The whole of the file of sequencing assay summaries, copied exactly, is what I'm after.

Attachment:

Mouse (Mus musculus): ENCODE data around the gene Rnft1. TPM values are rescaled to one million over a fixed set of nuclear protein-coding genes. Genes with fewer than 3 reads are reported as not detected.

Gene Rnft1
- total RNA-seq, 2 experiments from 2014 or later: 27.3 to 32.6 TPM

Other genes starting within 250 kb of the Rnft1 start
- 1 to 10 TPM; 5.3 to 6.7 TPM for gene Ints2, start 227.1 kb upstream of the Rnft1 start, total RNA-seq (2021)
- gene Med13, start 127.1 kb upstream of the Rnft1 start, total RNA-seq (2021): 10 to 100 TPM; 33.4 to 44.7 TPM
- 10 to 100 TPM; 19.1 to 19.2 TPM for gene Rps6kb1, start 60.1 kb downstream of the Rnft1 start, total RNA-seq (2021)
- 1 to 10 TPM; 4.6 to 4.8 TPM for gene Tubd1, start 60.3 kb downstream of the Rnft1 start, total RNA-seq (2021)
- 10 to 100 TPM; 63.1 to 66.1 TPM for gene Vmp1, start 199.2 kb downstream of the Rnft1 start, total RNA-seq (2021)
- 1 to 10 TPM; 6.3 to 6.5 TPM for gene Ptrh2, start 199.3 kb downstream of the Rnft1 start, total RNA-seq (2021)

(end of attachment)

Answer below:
Mouse (Mus musculus): ENCODE data around the gene Rnft1. TPM values are rescaled to one million over a fixed set of nuclear protein-coding genes. Genes with fewer than 3 reads are reported as not detected.

Gene Rnft1
- total RNA-seq, 2 experiments from 2014 or later: 27.3 to 32.6 TPM

Other genes starting within 250 kb of the Rnft1 start
- 1 to 10 TPM; 5.3 to 6.7 TPM for gene Ints2, start 227.1 kb upstream of the Rnft1 start, total RNA-seq (2021)
- gene Med13, start 127.1 kb upstream of the Rnft1 start, total RNA-seq (2021): 10 to 100 TPM; 33.4 to 44.7 TPM
- 10 to 100 TPM; 19.1 to 19.2 TPM for gene Rps6kb1, start 60.1 kb downstream of the Rnft1 start, total RNA-seq (2021)
- 1 to 10 TPM; 4.6 to 4.8 TPM for gene Tubd1, start 60.3 kb downstream of the Rnft1 start, total RNA-seq (2021)
- 10 to 100 TPM; 63.1 to 66.1 TPM for gene Vmp1, start 199.2 kb downstream of the Rnft1 start, total RNA-seq (2021)
- 1 to 10 TPM; 6.3 to 6.5 TPM for gene Ptrh2, start 199.3 kb downstream of the Rnft1 start, total RNA-seq (2021)